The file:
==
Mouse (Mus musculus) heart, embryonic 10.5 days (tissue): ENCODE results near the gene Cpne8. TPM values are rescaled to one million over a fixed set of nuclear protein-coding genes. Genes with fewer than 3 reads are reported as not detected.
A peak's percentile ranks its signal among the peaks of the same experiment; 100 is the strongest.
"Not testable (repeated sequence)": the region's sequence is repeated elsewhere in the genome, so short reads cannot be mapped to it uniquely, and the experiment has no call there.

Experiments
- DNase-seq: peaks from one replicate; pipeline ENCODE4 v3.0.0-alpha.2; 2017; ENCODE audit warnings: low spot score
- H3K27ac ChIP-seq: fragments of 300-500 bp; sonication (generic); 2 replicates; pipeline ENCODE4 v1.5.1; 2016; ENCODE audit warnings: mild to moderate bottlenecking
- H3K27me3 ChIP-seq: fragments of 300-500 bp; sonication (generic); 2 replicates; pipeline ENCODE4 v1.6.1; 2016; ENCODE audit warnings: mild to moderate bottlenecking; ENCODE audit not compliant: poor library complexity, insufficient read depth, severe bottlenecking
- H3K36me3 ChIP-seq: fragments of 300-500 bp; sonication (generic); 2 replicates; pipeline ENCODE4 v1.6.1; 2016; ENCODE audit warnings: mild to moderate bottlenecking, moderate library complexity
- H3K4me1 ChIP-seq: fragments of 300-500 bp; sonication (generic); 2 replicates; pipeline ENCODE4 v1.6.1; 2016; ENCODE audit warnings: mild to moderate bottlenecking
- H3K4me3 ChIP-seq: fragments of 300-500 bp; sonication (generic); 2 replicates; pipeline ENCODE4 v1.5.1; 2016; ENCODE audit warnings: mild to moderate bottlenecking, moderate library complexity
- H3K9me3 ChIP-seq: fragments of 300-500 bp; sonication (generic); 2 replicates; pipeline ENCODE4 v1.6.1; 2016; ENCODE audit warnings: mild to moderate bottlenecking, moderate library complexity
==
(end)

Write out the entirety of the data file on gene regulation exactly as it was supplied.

Mouse (Mus musculus) heart, embryonic 10.5 days (tissue): ENCODE results near the gene Cpne8. TPM values are rescaled to one million over a fixed set of nuclear protein-coding genes. Genes with fewer than 3 reads are reported as not detected.
A peak's percentile ranks its signal among the peaks of the same experiment; 100 is the strongest.
"Not testable (repeated sequence)": the region's sequence is repeated elsewhere in the genome, so short reads cannot be mapped to it uniquely, and the experiment has no call there.

Experiments
- DNase-seq: peaks from one replicate; pipeline ENCODE4 v3.0.0-alpha.2; 2017; ENCODE audit warnings: low spot score
- H3K27ac ChIP-seq: fragments of 300-500 bp; sonication (generic); 2 replicates; pipeline ENCODE4 v1.5.1; 2016; ENCODE audit warnings: mild to moderate bottlenecking
- H3K27me3 ChIP-seq: fragments of 300-500 bp; sonication (generic); 2 replicates; pipeline ENCODE4 v1.6.1; 2016; ENCODE audit warnings: mild to moderate bottlenecking; ENCODE audit not compliant: poor library complexity, insufficient read depth, severe bottlenecking
- H3K36me3 ChIP-seq: fragments of 300-500 bp; sonication (generic); 2 replicates; pipeline ENCODE4 v1.6.1; 2016; ENCODE audit warnings: mild to moderate bottlenecking, moderate library complexity
- H3K4me1 ChIP-seq: fragments of 300-500 bp; sonication (generic); 2 replicates; pipeline ENCODE4 v1.6.1; 2016; ENCODE audit warnings: mild to moderate bottlenecking
- H3K4me3 ChIP-seq: fragments of 300-500 bp; sonication (generic); 2 replicates; pipeline ENCODE4 v1.5.1; 2016; ENCODE audit warnings: mild to moderate bottlenecking, moderate library complexity
- H3K9me3 ChIP-seq: fragments of 300-500 bp; sonication (generic); 2 replicates; pipeline ENCODE4 v1.6.1; 2016; ENCODE audit warnings: mild to moderate bottlenecking, moderate library complexity